Goodnight everyone, and have a Beatlephonic weekend

Every Friday night we smooth our way into the weekend with music, the universal language. These selections demonstrate that despite what is being passed off as art today, there is plenty of really good music available. Come along and enjoy.

A couple of weeks ago we did a segment on orchestral Rolling Stones music. A similar theme this week.

The Beatles come to life in Revolution, a symphonic tribute to the Fab Four accompanied by a collection of rare photos, videos and animations displayed on the screen above the Milwaukee Symphony Orchestra. More than 25 of The Beatles’ top hit will be performed live by the MSO Friday, June 3 – Sunday, June 5 at the Bradley Symphony Center, 212 W. Wisconsin Avenue.

Ticket availability is limited. Can’t make it or simply want a preview? Featured this week: What some of the songs might sound like. Time to rock symphonically!

In 1981 Louis Clark conducted the Royal Philharmonic Orchestra in a series of medleys. Clark took lengthy symphonies, movements, marches and concertos and whittled them down to mere seconds. The first “Hooked on Classics” single and album were international smashes.  In 1982 a single featuring famous themes by a dozen classical composers, “Hooked on Classics” made it to #10 on Billboard’s Hot 100 chart. The “Hooked on Classics” peaked at number 4 on the U.S. Billboard albums chart, and remaining on the chart for 68 weeks. It was certified platinum.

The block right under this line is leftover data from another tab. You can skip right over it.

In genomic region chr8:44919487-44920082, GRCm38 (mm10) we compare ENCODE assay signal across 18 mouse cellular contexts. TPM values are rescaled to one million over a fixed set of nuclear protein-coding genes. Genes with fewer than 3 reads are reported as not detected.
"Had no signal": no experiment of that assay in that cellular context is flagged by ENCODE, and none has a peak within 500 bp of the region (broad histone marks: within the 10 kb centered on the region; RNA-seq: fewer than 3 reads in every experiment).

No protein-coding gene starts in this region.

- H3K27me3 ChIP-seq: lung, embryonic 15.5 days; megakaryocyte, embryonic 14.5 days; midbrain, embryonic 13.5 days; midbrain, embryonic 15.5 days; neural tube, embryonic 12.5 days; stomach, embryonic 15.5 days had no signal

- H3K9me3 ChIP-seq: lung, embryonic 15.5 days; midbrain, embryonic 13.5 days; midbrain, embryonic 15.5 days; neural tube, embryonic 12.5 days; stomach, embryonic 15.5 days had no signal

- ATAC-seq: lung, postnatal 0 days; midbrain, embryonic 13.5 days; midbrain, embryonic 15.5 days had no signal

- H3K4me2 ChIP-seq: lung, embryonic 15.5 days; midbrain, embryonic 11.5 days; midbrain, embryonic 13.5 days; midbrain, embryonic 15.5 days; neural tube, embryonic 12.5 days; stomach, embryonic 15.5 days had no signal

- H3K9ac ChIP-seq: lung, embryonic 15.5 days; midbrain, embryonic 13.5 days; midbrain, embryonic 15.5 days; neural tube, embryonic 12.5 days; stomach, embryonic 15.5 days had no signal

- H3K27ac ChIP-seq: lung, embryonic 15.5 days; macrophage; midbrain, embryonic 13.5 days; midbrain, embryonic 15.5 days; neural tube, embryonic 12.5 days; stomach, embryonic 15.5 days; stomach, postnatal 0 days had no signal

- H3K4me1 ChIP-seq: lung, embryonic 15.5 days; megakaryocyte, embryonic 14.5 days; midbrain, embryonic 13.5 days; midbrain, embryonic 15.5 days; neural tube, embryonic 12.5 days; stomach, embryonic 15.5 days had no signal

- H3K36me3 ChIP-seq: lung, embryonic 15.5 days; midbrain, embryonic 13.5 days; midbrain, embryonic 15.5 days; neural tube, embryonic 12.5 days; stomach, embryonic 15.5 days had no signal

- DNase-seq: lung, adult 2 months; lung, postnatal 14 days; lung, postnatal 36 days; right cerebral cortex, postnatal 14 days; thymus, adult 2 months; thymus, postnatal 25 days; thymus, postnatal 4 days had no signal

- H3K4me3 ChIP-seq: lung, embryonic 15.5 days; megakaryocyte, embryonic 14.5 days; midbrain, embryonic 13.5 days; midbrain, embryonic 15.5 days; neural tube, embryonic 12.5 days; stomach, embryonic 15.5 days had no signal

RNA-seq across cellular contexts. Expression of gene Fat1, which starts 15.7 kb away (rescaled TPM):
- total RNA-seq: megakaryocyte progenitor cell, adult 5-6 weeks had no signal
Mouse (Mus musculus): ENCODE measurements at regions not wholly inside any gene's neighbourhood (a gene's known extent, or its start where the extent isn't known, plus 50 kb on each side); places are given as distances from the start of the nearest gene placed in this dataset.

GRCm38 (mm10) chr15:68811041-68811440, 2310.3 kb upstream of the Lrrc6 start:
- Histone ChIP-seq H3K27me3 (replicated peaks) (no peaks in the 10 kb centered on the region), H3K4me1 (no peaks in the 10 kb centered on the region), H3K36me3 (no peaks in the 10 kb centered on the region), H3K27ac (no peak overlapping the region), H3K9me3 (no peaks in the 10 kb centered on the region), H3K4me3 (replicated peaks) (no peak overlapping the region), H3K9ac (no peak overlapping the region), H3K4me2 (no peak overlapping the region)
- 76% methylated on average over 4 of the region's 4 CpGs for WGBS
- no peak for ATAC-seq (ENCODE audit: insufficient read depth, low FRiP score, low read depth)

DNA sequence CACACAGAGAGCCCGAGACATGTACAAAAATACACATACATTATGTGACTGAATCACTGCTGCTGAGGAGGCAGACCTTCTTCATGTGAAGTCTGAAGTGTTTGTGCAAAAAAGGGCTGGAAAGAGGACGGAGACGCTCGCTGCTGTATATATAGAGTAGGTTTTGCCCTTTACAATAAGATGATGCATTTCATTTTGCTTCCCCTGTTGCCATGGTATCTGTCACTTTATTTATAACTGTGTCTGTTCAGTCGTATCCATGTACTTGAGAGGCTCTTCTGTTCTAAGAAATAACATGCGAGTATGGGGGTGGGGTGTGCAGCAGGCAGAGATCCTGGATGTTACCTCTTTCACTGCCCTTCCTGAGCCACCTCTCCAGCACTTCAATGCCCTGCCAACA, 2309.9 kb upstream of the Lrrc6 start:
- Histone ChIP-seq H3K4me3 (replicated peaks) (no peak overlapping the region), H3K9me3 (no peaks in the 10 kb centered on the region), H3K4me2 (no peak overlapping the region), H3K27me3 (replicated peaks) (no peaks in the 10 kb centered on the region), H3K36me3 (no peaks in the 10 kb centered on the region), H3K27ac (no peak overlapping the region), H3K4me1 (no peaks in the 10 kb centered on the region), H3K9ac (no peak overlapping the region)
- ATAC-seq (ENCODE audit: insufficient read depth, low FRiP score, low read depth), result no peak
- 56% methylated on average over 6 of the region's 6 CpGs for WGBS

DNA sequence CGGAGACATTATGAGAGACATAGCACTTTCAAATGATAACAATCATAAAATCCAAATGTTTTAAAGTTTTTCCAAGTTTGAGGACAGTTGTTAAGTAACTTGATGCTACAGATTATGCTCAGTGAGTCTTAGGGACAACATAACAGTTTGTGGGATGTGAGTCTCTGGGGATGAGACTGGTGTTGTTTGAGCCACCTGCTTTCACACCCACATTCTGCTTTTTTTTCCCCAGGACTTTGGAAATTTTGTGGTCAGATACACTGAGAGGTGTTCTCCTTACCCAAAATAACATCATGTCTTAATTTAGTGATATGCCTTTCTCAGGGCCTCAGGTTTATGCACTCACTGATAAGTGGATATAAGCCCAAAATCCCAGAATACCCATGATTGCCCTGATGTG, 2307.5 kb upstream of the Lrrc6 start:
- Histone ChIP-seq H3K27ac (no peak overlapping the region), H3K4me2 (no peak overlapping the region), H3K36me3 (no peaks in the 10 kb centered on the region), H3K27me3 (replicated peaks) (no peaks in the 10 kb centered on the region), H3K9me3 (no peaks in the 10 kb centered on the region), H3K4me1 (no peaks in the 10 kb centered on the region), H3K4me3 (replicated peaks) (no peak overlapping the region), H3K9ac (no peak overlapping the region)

Could Clark do the Fab Four?

From a Beatles Press Conference in Boston, Massachusetts, 9/12/1964:

Q: “Arthur Fiedler of the Boston Pops Orchestra says he finds your music very relaxing. How do you find his music?”

(laughter)

JOHN: “Depends what tunes he plays, you know.”

PAUL: (giggles)

Q: “Have you ever heard of him?”

BEATLES: “Yeah.”

PAUL: “He’s very relaxing.”

JOHN: “Boston Pops, I Want To Hold Your…”

Q: “Have you heard his version of Beatle music?”

BEATLES: “Yes.”

Q: “Do you like?”

PAUL: (jokingly) “Good tunes.”

(laughter)

PAUL: (giggles) “No, it’s nice, you know.”

Speaking of Fiedler, TV talk show host Larry King recalled having Paul McCartney visit his home and telling the former Beatle how Fiedler had permanently changed King’s mind about his band. The conductor astonished King when during The Beatles’ heyday, he paid the Fab Four a huge compliment.

“I told [McCartney] a story, that the famous conductor of the Pops, Arthur Fiedler…this was when I appreciated The Beatles for the first time. I used to make fun of The Beatles in the ’60s, you know [King sang mockingly], ‘I wanna hold your hand…’

“So I had Arthur Fiedler on once and as an aside I said to him jokingly, ‘What do you think of this current craze, The Beatles?’”

Fiedler’s response caught King off guard.

“He said, ‘The Beatles are our Beethoven.’ I said, ‘What??’ He said, ‘The music that they write will be here when we’re both gone. They broke rules. I compare them to Bach.’

“McCartney’s face just lit up when I was telling him this,” said King “Fiedler called that musical brilliance, and I, from then on, appreciated them.”

NEXT…The Hollyridge Strings, an orchestra of studio musicians that recorded easy-listening covers for Capitol Records in the 1960s and 1970s. They became quite popular after releasing an album totally devoted to the Beatles that led to more Beatle renditions and tributes to other artists.